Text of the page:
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Socialist presidential candidate's main message isn't "vote for me."

Tracy Samilton/Michigan Radio
Emidio "Mimi" Soltysik, Socialist Party USA presidential candidate

Emidio "Mimi" Soltysik says his run for president under the banner of the Socialist Party USA banner is more of an organizing project than a traditional campaign.

Soltysik described that project to a group of about 20 people at the University of Michigan in Ann Arbor Wednesday night. With his calm and gentle demeanor, the former musician comes across more as a guru of socialism than a fiery revolutionary.

The purpose of his campaign is to get people "plugged in" to their communities, he says, not get the most votes possible.

"We're doing everything we can to be highly accessible," Soltysik says. "We're addressing the fears that people have. Folks are hurting. If we listen, that diminishes the fear. The goal is, it's not focused on Election Day, it's focused on what happens before and particularly after Election Day."

But make no mistake: Soltysik believes in revolution. 

"It's clear the planet's carrying capacity can no longer handle capitalism as a system," he says. The strategy of the Socialist Party USA is to find "pressure points" in the capitalist system, and replace them with socialist alternatives.

Soltysik says Bernie Sanders' campaign has helped his own candidacy get attention.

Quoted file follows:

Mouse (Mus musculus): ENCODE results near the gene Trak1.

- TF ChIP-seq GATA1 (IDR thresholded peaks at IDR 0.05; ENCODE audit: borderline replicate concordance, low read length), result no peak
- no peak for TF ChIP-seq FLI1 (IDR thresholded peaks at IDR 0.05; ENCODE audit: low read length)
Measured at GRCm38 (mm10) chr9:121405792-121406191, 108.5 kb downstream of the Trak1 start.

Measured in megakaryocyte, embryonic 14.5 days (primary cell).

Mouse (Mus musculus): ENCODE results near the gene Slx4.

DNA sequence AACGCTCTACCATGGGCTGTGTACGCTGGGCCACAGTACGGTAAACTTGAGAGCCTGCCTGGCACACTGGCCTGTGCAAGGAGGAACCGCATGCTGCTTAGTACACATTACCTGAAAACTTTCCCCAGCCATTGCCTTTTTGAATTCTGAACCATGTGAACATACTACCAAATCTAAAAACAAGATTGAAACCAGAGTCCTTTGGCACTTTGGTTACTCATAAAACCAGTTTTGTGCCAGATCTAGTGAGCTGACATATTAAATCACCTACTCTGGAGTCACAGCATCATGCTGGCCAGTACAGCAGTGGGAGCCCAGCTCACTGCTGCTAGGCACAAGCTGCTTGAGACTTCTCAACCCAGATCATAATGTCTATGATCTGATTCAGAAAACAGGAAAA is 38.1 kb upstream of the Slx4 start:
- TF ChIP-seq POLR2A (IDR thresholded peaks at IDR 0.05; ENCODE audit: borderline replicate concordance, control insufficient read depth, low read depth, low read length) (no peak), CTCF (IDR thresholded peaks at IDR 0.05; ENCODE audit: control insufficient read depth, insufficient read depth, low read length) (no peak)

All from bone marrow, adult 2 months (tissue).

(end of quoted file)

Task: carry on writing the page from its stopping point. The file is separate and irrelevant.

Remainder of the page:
"We know that mainstream media is generally not banging at our door to find out what we're doing on a day to day basis, to say the least," he says wryly. "That changes somewhat in a general election, and we had some idea over a year ago, that with the inclusion of Bernie Sanders into this race, we might see some escalated media coverage. That's happened."

Soltysik will appear Thursday night at a forum for third party candidates at Mott Community College's Event Center in Flint.

He and running mate Angela Nicole Walker will appear on Michigan's ballot under the label of the Natural Law Party, which retains its place on the state ballot although it no longer nominates its own candidates.

Tracy Samilton covers energy and transportation, including the auto industry and the business response to climate change for Michigan Public. She began her career at Michigan Public as an intern, where she was promptly “bitten by the radio bug,” and never recovered.
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